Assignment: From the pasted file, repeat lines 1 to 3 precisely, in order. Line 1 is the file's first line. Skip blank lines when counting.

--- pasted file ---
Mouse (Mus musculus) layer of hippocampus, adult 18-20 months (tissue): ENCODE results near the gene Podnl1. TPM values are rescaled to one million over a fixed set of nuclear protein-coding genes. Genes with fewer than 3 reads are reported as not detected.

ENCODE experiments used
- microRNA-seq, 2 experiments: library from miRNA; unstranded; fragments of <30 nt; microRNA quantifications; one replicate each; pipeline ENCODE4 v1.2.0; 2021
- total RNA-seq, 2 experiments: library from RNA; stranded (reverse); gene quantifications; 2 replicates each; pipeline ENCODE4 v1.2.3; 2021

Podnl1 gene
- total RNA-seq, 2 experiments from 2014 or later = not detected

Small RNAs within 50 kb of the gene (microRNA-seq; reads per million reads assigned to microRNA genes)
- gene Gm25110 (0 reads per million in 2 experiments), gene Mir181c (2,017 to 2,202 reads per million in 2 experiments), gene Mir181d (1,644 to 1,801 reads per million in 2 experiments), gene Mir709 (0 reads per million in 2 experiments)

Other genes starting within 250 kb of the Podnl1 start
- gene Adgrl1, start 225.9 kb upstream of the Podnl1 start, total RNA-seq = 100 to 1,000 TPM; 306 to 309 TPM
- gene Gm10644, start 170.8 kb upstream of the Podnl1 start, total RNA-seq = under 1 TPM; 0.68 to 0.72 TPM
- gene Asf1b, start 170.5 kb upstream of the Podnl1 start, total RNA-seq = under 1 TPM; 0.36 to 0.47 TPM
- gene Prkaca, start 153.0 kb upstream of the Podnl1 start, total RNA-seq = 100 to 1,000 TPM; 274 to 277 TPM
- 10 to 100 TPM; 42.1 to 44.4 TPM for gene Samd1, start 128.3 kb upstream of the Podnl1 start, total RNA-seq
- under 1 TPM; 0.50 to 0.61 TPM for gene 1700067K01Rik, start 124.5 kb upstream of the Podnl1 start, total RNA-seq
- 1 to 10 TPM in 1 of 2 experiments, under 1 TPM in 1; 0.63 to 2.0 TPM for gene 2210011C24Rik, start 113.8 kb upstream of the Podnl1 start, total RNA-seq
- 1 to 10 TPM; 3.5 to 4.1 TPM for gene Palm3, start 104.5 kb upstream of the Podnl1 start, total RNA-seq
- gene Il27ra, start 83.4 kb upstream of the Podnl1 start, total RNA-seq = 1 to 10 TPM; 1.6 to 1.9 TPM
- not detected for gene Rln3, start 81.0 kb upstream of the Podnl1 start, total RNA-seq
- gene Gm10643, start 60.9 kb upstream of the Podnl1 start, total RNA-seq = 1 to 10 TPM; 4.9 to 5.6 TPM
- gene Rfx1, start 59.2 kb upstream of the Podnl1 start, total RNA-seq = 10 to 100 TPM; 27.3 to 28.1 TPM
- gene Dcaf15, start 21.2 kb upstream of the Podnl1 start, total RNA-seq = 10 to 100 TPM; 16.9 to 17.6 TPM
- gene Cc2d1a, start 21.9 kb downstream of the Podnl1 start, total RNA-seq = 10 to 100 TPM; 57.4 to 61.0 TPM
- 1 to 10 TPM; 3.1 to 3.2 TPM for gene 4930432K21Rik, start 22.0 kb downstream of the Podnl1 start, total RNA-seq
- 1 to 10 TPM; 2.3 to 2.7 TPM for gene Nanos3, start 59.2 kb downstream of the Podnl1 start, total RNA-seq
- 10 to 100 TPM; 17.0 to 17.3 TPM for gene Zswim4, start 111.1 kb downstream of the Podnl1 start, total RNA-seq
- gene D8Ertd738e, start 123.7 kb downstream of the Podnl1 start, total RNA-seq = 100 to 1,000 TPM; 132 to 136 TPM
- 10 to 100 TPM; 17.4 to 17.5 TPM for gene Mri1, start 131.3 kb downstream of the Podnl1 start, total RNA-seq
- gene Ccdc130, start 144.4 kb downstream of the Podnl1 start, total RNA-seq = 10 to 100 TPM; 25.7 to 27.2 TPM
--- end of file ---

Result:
Mouse (Mus musculus) layer of hippocampus, adult 18-20 months (tissue): ENCODE results near the gene Podnl1. TPM values are rescaled to one million over a fixed set of nuclear protein-coding genes. Genes with fewer than 3 reads are reported as not detected.

ENCODE experiments used
- microRNA-seq, 2 experiments: library from miRNA; unstranded; fragments of <30 nt; microRNA quantifications; one replicate each; pipeline ENCODE4 v1.2.0; 2021